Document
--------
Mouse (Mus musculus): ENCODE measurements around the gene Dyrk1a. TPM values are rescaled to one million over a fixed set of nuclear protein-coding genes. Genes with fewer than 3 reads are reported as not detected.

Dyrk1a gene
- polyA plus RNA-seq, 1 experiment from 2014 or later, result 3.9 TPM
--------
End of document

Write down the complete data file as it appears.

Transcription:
Mouse (Mus musculus): ENCODE measurements around the gene Dyrk1a. TPM values are rescaled to one million over a fixed set of nuclear protein-coding genes. Genes with fewer than 3 reads are reported as not detected.

Dyrk1a gene
- polyA plus RNA-seq, 1 experiment from 2014 or later, result 3.9 TPM